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Paris Garden Bear-Baiting


The location of the bear-baiting arena within Paris Garden is unclear, not least because the Paris Garden Stairs labeled on the Agas map merely reference the Thames access to a far larger area that is located outside the mapped illustration. There is, however, tantalizing though contradictory evidence with the 1627 Survey of Paris Garden map (Survey of Paris Garden). This map shows the outline of a circular building, labeled Olde Playe house, adjacent to Paris Garden Manor House. Since theaters and bear gardens often shared the same buildings, it is possible that this is the location of bear-baiting arena, which is separate from the two arenas labeled on the Agas map. The image appears, however, like a birdseye view of the shape, and is notably dissimilar from the perspectival views of the surrounding structures. This anomaly may indicate that what remains of the Olde Playe house is merely the footprint, or later addition to the original illustration. Similar consideration must be given to William Camden’s 1637 description of buildings in Southwark. Camden references that among these buildings there [was] a place in manner of a Theater for baiting of Beares and Buls with Dogges: and certaine kenels appointed severally for Band-Dogges or Mastives (Camden sig. 2N5r). Since Camden was writing ten years after the Paris Garden map, and five years before the closure of the playhouses in 1642, he is likely referencing the Hope, developed by Philip Henslowe on the site of the earlier Bear Garden. What is less clear, however, is why Camden should describe the site in manner of a Theater, rather than mention the dual purpose of the place itself.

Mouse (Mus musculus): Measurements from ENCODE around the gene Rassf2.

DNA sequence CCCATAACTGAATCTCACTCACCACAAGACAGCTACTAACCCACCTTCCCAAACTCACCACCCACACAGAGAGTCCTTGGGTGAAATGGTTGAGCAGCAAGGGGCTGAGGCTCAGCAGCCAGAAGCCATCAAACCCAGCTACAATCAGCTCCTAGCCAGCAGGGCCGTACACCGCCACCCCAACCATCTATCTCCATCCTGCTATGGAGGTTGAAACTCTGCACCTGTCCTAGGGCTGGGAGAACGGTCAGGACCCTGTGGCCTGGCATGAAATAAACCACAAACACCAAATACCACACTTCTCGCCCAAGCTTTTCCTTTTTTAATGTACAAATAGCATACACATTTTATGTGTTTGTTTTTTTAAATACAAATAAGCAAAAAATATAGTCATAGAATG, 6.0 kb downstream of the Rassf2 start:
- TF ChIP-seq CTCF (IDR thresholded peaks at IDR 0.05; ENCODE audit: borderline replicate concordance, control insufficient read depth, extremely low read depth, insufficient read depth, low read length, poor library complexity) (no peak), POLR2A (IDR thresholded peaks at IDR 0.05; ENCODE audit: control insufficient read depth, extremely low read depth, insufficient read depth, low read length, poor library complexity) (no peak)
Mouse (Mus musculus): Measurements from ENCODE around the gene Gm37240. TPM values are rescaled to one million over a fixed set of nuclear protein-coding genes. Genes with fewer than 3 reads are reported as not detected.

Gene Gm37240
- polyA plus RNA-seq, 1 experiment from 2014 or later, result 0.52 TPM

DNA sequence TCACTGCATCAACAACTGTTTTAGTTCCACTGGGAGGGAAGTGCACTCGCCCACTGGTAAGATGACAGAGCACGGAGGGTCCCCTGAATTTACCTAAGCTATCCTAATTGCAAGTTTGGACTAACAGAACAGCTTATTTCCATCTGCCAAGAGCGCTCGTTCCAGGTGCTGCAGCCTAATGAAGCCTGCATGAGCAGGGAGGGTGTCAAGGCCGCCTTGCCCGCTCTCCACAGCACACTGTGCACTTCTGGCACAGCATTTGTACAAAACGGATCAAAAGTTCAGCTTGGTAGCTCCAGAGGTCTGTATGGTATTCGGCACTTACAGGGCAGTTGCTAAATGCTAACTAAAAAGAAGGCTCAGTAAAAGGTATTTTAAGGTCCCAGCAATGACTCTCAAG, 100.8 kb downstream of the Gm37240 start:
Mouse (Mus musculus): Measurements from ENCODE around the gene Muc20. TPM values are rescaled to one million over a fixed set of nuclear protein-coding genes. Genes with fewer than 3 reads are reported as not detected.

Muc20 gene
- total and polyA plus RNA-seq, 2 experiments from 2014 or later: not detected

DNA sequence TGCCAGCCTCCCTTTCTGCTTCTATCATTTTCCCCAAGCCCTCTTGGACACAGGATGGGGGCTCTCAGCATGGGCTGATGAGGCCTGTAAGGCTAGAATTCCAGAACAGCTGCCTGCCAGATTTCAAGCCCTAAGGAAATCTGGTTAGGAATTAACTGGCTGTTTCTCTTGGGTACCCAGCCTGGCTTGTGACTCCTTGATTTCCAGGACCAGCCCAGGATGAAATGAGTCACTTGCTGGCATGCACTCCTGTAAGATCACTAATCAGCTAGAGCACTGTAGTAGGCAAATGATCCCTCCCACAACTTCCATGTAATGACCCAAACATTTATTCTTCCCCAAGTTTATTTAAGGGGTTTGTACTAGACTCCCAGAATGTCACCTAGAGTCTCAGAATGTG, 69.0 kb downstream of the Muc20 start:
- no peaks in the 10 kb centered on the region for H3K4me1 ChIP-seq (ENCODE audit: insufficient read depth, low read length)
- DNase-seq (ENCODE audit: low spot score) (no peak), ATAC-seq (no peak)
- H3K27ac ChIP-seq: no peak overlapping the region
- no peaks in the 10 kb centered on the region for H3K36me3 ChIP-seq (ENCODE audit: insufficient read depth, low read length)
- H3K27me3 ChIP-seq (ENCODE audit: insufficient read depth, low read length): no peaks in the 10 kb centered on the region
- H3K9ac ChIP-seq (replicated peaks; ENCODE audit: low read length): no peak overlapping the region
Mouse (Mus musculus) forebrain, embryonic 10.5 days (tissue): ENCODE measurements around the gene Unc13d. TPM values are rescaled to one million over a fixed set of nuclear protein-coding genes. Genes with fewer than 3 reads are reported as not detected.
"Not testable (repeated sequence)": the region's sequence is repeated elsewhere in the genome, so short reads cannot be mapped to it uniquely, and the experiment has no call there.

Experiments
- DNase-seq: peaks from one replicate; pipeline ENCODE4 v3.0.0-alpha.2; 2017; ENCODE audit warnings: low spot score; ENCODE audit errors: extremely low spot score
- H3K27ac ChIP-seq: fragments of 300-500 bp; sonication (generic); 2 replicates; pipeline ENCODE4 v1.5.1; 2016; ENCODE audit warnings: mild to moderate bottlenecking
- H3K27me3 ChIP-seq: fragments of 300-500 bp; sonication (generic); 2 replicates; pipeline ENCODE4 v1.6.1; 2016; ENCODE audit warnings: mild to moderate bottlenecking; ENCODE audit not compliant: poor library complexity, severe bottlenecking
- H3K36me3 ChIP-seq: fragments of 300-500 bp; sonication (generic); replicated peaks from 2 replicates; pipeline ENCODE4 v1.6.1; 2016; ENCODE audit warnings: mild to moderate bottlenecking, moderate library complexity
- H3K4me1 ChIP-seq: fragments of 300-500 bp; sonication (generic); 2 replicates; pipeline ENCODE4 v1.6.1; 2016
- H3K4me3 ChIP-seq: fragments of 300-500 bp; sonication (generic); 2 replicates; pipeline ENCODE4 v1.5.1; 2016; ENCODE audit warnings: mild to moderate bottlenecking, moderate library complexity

Literary Significance

Paris Garden is particularly famous for its appearance in Robert Crowley’s 1550 epigram Of Bear Baytynge:
And to this onelye ende to se them two fyght,
Wyth terrible tearynge a full ouglye syght.
And yet me thynke those men be mooste foles of all
Whose store of money is but verye smale.
And yet euerye sondaye they wyll surelye spende,
One penye or two the bearwardes liuyng to mende.
At Paryse garden eche sondaye a man shall not fayle,
To find two or thre hundredes for the bearwardes vaile.
One halpenye a piece they vse for to giue
When some haue no more in their purse I beleue.
Well, at the laste daye theyr conscience wyll declare
That the pore ought to haue all that they maye spare.
For God hathe commaunded that what we maye spare,
Be geuen to the pore that be full of care.
If you giue it therefore to se a Beare fyght,
Be ye sure goddes curse wyl vpon you lyght.
(Crowley sig. B3v-B4v)
Not only does Crowley’s poem describe the ubiquity, regularity, and popularity of Paris Garden baitings, but it also values this mid-sixteenth century entertainment at One halpenye.